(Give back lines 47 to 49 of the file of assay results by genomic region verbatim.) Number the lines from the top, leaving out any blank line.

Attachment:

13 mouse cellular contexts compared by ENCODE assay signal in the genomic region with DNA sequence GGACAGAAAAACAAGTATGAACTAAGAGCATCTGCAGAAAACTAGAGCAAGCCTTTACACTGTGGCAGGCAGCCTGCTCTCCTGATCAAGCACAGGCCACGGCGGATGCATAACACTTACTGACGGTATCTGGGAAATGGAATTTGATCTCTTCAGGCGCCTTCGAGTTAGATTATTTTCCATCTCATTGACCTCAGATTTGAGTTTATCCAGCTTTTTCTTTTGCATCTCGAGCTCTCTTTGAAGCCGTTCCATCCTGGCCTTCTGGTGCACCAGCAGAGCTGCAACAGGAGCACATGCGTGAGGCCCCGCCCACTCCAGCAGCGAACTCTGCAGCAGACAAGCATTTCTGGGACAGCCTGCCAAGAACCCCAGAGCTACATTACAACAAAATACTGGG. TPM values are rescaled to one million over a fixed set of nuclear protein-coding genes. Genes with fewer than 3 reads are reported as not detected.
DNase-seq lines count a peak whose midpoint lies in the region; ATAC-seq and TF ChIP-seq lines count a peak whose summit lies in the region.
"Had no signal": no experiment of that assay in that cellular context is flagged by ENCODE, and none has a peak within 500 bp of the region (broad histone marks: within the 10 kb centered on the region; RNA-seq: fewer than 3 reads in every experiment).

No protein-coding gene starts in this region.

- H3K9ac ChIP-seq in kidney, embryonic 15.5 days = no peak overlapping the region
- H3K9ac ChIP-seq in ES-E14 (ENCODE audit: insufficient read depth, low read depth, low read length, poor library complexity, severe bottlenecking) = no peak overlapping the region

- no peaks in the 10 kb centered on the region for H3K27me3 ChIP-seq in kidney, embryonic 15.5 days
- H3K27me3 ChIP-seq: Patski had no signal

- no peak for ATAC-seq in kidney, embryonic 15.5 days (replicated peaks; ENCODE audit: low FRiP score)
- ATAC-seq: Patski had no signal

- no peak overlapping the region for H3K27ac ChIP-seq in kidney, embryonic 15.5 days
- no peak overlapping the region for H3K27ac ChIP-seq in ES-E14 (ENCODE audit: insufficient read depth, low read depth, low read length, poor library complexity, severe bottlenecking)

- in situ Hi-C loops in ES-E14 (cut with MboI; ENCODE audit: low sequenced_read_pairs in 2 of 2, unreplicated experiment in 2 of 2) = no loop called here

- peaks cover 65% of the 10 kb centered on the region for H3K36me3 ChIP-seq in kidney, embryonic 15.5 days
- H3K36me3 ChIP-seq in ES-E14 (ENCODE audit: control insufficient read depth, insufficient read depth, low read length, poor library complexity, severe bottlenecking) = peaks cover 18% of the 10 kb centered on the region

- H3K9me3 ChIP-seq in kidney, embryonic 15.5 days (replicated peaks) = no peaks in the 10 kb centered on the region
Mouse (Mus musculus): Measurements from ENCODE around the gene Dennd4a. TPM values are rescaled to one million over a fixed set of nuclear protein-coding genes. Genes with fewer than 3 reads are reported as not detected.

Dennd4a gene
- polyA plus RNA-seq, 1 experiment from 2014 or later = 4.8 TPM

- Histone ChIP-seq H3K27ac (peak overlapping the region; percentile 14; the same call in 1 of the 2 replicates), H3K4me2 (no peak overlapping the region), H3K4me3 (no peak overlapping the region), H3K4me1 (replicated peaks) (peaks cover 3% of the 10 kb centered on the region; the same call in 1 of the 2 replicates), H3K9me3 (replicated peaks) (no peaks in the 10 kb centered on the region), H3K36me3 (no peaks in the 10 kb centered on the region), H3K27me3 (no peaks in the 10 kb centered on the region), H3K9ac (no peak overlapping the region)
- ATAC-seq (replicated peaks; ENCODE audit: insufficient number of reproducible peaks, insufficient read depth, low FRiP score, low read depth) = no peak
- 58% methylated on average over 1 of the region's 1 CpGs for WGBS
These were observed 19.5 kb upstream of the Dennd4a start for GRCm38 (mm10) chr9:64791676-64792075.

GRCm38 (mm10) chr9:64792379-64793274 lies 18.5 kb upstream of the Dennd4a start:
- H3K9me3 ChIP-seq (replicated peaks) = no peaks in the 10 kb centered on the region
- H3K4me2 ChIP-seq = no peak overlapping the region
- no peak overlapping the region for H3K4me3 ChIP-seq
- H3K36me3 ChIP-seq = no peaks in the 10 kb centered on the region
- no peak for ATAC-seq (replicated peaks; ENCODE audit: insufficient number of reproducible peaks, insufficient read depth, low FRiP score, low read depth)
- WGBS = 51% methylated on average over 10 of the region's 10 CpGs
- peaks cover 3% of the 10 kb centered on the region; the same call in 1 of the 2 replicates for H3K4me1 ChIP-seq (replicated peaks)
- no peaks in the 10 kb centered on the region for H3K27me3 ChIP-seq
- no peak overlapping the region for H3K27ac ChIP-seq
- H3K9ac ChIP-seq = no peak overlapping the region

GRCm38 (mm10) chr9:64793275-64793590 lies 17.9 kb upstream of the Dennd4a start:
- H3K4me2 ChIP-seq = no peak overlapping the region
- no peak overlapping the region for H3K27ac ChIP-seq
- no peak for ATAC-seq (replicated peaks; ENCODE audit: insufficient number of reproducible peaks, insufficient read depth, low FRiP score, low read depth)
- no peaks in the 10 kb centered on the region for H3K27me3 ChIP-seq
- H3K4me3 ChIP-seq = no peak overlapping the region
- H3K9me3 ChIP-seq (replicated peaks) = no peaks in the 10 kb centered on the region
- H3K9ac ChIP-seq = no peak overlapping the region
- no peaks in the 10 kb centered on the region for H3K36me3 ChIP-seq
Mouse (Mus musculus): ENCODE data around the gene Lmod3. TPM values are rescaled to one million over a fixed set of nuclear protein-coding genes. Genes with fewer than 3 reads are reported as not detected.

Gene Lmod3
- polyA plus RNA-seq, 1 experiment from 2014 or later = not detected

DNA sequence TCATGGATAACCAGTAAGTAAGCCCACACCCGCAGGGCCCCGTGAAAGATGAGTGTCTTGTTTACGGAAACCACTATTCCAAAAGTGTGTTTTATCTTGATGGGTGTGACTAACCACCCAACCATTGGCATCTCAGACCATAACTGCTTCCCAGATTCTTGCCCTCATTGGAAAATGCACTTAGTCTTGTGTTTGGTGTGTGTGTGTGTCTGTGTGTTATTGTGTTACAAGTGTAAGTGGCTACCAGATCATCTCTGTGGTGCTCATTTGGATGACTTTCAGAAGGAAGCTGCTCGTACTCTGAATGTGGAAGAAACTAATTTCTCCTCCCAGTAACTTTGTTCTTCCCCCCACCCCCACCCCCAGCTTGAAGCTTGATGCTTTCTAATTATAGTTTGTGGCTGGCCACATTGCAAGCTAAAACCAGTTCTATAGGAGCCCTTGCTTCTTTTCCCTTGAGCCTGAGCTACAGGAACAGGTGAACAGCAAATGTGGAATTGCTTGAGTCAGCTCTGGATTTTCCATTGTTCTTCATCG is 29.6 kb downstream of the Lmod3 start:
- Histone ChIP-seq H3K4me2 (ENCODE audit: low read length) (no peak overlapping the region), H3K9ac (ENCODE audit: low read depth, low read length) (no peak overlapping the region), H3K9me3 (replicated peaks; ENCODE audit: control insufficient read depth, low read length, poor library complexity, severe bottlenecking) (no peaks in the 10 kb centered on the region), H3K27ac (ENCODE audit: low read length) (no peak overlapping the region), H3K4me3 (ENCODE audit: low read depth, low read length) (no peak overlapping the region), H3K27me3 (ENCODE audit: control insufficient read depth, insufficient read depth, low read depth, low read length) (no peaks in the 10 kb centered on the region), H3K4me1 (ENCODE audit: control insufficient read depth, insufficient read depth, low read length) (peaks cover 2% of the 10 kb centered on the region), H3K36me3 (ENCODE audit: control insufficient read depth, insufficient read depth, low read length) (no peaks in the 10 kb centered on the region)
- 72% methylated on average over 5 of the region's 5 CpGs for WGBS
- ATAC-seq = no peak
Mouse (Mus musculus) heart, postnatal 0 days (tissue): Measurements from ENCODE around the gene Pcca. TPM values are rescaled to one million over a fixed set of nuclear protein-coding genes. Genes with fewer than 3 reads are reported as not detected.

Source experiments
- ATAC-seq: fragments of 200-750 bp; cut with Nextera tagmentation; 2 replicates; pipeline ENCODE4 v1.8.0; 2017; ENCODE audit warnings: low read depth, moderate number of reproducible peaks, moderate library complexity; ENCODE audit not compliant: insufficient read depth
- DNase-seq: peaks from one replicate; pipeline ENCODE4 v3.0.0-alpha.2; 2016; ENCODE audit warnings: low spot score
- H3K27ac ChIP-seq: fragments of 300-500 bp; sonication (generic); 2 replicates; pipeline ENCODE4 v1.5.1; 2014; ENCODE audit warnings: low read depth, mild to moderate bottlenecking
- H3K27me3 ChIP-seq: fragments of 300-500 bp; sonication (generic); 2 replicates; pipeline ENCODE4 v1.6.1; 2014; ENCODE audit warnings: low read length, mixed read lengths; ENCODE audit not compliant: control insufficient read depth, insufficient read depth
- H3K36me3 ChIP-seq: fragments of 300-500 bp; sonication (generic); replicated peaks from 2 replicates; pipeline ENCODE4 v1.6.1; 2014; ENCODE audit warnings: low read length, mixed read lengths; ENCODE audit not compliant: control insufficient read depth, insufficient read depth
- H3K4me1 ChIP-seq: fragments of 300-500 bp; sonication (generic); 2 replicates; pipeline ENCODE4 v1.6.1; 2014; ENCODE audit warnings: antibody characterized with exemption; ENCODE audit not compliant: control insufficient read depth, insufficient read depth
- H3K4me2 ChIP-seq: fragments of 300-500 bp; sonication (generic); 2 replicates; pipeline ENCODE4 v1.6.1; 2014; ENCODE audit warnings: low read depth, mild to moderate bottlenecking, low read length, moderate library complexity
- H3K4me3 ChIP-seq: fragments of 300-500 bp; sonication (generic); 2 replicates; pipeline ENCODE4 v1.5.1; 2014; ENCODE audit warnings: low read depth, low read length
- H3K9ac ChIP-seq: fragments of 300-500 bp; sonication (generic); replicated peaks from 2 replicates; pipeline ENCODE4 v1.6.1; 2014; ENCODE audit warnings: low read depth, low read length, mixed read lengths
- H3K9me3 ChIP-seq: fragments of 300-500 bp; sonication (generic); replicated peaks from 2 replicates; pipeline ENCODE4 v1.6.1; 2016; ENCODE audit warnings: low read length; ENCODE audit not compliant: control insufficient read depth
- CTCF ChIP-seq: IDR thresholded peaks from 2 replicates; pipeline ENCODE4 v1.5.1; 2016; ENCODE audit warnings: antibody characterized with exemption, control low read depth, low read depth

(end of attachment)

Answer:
DNA sequence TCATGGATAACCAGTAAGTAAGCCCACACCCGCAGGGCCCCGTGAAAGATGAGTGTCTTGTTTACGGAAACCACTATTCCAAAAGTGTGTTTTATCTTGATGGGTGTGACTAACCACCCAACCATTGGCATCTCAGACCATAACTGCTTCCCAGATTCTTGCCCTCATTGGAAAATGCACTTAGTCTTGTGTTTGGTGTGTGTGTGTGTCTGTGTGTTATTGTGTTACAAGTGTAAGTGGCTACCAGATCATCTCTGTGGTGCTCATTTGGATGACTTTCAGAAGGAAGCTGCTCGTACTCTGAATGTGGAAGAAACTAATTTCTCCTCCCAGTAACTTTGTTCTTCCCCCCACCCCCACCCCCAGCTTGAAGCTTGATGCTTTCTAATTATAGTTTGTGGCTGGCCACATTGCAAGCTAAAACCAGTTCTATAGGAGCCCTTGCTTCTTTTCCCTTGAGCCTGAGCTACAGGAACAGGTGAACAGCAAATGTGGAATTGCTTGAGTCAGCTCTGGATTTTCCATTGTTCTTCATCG is 29.6 kb downstream of the Lmod3 start:
- Histone ChIP-seq H3K4me2 (ENCODE audit: low read length) (no peak overlapping the region), H3K9ac (ENCODE audit: low read depth, low read length) (no peak overlapping the region), H3K9me3 (replicated peaks; ENCODE audit: control insufficient read depth, low read length, poor library complexity, severe bottlenecking) (no peaks in the 10 kb centered on the region), H3K27ac (ENCODE audit: low read length) (no peak overlapping the region), H3K4me3 (ENCODE audit: low read depth, low read length) (no peak overlapping the region), H3K27me3 (ENCODE audit: control insufficient read depth, insufficient read depth, low read depth, low read length) (no peaks in the 10 kb centered on the region), H3K4me1 (ENCODE audit: control insufficient read depth, insufficient read depth, low read length) (peaks cover 2% of the 10 kb centered on the region), H3K36me3 (ENCODE audit: control insufficient read depth, insufficient read depth, low read length) (no peaks in the 10 kb centered on the region)
- 72% methylated on average over 5 of the region's 5 CpGs for WGBS